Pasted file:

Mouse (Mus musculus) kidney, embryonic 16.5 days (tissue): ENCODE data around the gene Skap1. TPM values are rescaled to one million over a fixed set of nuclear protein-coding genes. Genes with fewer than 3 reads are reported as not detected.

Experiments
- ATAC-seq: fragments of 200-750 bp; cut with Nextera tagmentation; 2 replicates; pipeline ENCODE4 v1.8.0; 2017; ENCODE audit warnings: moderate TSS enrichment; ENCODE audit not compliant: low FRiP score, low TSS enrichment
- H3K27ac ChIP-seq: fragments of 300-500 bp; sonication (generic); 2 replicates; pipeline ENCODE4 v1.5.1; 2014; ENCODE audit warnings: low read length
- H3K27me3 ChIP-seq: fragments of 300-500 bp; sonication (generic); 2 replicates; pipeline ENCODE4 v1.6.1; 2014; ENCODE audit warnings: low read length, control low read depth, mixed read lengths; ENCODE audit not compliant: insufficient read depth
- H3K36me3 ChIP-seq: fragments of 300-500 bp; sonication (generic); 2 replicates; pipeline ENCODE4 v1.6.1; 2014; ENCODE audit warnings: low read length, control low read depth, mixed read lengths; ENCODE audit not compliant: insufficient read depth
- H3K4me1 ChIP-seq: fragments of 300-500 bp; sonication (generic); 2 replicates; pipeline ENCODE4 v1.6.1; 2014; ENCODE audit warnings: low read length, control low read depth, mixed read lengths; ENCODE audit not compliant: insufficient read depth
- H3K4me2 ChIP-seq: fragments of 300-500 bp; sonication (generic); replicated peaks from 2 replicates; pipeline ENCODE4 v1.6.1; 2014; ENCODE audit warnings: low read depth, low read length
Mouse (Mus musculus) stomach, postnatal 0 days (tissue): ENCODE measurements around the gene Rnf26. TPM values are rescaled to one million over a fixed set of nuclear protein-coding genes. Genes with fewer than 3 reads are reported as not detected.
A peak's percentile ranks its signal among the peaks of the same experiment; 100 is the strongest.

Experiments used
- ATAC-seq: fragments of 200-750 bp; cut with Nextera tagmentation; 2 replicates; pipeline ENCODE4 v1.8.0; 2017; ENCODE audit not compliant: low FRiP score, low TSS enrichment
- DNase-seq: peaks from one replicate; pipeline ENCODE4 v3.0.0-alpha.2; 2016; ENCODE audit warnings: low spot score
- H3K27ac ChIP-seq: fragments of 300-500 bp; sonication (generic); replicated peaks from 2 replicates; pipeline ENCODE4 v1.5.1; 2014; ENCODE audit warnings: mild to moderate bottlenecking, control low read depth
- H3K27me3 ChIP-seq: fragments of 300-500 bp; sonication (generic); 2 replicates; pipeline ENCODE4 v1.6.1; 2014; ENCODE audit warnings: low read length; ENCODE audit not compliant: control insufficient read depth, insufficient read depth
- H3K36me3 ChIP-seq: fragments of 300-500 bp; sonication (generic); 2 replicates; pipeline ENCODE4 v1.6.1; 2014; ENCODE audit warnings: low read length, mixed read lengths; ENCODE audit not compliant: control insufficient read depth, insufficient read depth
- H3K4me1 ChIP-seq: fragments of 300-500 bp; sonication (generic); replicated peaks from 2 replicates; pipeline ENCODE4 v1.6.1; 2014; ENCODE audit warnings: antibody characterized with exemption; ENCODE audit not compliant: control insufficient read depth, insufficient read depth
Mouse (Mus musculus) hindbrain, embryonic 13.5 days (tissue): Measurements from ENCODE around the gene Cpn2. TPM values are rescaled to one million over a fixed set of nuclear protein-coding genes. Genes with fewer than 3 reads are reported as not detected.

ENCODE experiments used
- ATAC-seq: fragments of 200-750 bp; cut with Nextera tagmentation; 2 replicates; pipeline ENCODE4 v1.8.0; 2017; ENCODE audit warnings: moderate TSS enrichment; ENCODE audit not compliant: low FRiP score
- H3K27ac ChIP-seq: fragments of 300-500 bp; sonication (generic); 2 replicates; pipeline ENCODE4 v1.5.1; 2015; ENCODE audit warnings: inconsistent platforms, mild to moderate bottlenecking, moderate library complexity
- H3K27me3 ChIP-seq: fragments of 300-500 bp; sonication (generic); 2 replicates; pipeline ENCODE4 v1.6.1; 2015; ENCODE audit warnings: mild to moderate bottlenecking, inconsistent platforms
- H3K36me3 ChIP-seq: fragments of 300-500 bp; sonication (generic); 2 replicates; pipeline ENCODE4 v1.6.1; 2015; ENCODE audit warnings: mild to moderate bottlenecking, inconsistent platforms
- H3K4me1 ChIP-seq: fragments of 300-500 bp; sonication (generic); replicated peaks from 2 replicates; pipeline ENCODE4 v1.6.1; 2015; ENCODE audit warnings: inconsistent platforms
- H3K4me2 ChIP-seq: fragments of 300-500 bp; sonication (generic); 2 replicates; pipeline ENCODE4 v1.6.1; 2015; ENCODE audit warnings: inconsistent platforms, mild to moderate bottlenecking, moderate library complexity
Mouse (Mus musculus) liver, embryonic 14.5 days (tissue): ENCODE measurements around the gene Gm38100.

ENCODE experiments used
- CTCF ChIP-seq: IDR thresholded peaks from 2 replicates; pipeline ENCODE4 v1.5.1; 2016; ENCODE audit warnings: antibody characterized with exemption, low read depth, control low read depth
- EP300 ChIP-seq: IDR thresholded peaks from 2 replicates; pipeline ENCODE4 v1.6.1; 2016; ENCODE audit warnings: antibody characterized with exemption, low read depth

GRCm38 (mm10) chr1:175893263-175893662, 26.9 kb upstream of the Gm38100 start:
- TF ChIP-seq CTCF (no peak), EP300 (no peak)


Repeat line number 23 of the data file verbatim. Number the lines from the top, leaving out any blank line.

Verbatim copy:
- H3K36me3 ChIP-seq: fragments of 300-500 bp; sonication (generic); 2 replicates; pipeline ENCODE4 v1.6.1; 2015; ENCODE audit warnings: mild to moderate bottlenecking, inconsistent platforms